Don't expect to win any games, they said. Some of the boys have attention issues, they said; several chronically misbehave. Some lack "talent" or are slow footed. And we think so and so is selling weed, and, oh, by the way, we don't think a woman should be coaching a boys' team in the first place. I had a different perspective.
Children who play sports learn to express their feelings of disappointment when the team does lose, a vital skill for developing resiliency. Sports give children the opportunity to learn to work together with others toward a common goal and a framework for developing the skills they will need later in life to achieve those goals.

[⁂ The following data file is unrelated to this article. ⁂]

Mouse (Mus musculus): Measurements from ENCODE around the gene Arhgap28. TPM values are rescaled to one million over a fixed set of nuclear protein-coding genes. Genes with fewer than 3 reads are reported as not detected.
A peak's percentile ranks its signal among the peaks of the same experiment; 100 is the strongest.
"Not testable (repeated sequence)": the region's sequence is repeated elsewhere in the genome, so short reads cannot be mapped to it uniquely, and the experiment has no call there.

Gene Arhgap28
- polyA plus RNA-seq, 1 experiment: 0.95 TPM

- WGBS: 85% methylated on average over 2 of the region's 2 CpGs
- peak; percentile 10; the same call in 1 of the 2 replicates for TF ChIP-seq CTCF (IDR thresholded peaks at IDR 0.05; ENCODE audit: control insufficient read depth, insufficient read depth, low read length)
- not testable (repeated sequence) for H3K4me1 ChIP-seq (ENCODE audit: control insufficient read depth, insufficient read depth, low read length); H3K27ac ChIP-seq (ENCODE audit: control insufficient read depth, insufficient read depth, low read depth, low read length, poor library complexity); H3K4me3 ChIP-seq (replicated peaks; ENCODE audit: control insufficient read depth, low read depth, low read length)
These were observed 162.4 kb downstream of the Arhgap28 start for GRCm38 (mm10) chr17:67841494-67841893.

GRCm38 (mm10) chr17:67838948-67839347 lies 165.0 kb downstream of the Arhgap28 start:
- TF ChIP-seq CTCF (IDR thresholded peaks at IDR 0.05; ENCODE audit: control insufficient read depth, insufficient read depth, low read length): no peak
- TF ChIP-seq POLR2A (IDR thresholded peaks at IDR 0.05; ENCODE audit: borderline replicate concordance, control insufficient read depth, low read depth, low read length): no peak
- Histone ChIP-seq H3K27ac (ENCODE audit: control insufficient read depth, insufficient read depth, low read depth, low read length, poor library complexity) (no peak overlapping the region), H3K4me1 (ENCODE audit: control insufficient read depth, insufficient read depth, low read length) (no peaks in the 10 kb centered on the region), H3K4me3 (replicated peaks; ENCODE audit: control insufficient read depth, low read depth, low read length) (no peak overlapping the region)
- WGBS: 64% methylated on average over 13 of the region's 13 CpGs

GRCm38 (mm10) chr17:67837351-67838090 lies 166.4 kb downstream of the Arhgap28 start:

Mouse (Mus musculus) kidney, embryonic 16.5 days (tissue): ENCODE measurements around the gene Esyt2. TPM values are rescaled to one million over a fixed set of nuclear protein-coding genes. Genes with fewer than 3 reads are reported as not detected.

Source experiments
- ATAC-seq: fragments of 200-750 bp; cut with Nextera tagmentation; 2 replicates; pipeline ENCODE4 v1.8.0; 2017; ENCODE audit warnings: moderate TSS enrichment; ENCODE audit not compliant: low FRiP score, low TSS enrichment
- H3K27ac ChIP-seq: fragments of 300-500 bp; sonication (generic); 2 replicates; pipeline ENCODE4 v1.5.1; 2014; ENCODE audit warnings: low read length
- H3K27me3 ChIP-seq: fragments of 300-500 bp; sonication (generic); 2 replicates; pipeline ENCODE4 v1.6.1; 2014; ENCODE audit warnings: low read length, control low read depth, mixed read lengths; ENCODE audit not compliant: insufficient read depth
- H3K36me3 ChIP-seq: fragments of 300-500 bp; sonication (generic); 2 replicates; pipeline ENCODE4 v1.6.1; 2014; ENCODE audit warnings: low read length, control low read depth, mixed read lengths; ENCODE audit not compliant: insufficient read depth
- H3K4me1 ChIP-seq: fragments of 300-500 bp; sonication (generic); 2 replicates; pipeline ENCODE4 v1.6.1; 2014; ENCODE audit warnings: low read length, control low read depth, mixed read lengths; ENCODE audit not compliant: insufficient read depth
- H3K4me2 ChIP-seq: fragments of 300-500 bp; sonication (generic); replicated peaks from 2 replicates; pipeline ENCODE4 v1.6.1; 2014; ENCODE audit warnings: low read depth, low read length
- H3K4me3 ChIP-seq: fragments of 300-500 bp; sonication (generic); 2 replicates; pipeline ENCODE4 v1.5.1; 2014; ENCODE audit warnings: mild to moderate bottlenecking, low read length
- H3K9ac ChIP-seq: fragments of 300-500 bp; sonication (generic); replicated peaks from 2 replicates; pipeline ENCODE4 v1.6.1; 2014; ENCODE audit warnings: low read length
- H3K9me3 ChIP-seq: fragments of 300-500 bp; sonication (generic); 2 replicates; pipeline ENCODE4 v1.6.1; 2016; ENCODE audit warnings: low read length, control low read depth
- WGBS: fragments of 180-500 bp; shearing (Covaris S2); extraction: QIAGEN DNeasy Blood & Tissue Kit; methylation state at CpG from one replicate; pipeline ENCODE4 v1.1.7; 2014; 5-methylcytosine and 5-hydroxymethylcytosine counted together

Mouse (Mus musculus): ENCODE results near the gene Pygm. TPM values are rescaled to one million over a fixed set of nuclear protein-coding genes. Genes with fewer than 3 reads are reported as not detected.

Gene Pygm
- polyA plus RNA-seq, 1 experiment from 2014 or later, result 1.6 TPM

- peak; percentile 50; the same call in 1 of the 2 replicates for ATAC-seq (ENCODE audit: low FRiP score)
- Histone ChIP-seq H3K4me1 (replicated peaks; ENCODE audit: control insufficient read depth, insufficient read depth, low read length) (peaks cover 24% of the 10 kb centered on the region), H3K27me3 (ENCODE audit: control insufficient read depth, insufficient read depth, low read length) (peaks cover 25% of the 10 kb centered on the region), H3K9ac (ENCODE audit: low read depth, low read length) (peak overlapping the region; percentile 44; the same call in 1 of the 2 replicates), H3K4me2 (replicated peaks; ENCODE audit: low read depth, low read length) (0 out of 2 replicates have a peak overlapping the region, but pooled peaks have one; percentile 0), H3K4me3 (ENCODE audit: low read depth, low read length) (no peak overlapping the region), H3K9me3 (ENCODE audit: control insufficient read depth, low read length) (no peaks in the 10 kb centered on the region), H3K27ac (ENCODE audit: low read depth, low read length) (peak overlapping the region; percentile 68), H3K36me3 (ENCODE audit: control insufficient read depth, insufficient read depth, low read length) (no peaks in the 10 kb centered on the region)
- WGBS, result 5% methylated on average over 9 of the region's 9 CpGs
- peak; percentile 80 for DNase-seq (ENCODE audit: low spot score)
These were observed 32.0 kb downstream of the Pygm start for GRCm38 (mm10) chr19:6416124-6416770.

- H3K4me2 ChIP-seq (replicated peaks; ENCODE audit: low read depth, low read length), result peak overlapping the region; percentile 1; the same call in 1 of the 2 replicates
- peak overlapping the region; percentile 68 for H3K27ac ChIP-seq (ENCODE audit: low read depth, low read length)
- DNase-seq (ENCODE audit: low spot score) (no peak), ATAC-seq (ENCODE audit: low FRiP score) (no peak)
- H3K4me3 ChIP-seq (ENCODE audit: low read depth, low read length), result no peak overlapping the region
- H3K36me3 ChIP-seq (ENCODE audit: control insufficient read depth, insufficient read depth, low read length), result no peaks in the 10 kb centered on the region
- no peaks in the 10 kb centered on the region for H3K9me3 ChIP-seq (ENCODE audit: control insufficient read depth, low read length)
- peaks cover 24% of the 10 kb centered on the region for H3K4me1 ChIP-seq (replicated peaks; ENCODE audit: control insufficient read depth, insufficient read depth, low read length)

This advice addresses the end result of using a system or exact process to expand your team like Mr. Cole has done. I hope you can see that the care of onboarding each individual exponentially grows goodwill in and out of the workplace and helps secure the professional legacy of not just Mr. Cole, but his partners, the Sahara Group and commerce throughout Africa.
The negative buzz around youth sports -- concussions, overuse injuries, out of control parents, costly travel teams, bullying coaches and more -- have parents wondering if it's worth it to let their kids continue playing. Have we reached a point where the negatives outweigh the positives in youth sports?